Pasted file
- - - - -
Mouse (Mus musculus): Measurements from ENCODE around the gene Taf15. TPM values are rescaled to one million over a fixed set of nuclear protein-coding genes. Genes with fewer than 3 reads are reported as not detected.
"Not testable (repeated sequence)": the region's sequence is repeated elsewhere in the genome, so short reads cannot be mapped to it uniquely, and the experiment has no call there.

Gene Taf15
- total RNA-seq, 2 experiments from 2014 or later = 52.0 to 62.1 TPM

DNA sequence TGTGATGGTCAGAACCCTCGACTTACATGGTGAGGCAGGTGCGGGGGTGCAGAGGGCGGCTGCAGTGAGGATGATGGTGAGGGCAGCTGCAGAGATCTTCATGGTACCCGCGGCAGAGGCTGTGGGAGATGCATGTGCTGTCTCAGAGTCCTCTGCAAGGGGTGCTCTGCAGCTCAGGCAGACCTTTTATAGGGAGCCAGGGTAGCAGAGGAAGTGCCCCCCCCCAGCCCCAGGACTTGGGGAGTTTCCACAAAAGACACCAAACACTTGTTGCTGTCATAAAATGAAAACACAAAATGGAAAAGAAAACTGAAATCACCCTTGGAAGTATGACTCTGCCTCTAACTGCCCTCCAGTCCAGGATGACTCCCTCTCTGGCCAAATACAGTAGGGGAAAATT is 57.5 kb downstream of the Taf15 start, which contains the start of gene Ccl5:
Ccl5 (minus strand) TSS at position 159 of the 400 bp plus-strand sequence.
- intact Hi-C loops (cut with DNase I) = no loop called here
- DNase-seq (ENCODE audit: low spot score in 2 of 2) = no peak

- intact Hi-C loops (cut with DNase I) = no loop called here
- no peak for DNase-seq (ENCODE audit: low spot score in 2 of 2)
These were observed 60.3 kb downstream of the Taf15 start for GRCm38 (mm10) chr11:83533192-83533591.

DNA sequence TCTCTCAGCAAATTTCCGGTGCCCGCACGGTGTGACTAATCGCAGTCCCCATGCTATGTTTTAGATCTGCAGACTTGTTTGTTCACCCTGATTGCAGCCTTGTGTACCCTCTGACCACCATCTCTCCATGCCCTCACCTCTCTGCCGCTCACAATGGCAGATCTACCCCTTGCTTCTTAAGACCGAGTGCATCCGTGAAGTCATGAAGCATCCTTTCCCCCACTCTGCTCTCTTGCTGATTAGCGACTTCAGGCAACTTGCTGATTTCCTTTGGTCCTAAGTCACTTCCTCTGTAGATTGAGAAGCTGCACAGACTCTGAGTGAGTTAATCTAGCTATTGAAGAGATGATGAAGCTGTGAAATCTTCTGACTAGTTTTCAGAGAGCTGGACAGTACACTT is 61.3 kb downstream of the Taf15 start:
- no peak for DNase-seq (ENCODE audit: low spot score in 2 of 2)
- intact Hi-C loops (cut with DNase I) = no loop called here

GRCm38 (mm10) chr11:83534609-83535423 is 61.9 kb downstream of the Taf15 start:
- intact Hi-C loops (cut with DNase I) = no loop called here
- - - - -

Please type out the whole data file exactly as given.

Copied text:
Mouse (Mus musculus): Measurements from ENCODE around the gene Taf15. TPM values are rescaled to one million over a fixed set of nuclear protein-coding genes. Genes with fewer than 3 reads are reported as not detected.
"Not testable (repeated sequence)": the region's sequence is repeated elsewhere in the genome, so short reads cannot be mapped to it uniquely, and the experiment has no call there.

Gene Taf15
- total RNA-seq, 2 experiments from 2014 or later = 52.0 to 62.1 TPM

DNA sequence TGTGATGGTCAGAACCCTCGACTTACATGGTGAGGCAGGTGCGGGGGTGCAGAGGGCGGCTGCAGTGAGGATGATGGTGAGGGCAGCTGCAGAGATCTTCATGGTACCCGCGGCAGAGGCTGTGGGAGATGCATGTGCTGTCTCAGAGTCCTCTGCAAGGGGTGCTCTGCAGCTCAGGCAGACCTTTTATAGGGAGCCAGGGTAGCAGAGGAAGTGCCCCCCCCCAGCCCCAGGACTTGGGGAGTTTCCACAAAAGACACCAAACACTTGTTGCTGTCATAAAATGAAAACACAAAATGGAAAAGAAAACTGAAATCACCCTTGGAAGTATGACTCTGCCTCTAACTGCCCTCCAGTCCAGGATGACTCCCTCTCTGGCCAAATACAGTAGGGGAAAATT is 57.5 kb downstream of the Taf15 start, which contains the start of gene Ccl5:
Ccl5 (minus strand) TSS at position 159 of the 400 bp plus-strand sequence.
- intact Hi-C loops (cut with DNase I) = no loop called here
- DNase-seq (ENCODE audit: low spot score in 2 of 2) = no peak

- intact Hi-C loops (cut with DNase I) = no loop called here
- no peak for DNase-seq (ENCODE audit: low spot score in 2 of 2)
These were observed 60.3 kb downstream of the Taf15 start for GRCm38 (mm10) chr11:83533192-83533591.

DNA sequence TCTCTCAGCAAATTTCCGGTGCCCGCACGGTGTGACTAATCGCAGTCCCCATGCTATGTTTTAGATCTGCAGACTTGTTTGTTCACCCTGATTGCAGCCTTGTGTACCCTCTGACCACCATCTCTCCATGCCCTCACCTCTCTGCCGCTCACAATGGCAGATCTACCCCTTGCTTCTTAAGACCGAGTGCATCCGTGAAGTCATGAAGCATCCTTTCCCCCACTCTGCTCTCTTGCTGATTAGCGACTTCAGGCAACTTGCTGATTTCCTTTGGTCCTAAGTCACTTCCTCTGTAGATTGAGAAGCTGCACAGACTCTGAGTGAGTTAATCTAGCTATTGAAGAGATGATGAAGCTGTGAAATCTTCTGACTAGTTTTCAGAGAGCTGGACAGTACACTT is 61.3 kb downstream of the Taf15 start:
- no peak for DNase-seq (ENCODE audit: low spot score in 2 of 2)
- intact Hi-C loops (cut with DNase I) = no loop called here

GRCm38 (mm10) chr11:83534609-83535423 is 61.9 kb downstream of the Taf15 start:
- intact Hi-C loops (cut with DNase I) = no loop called here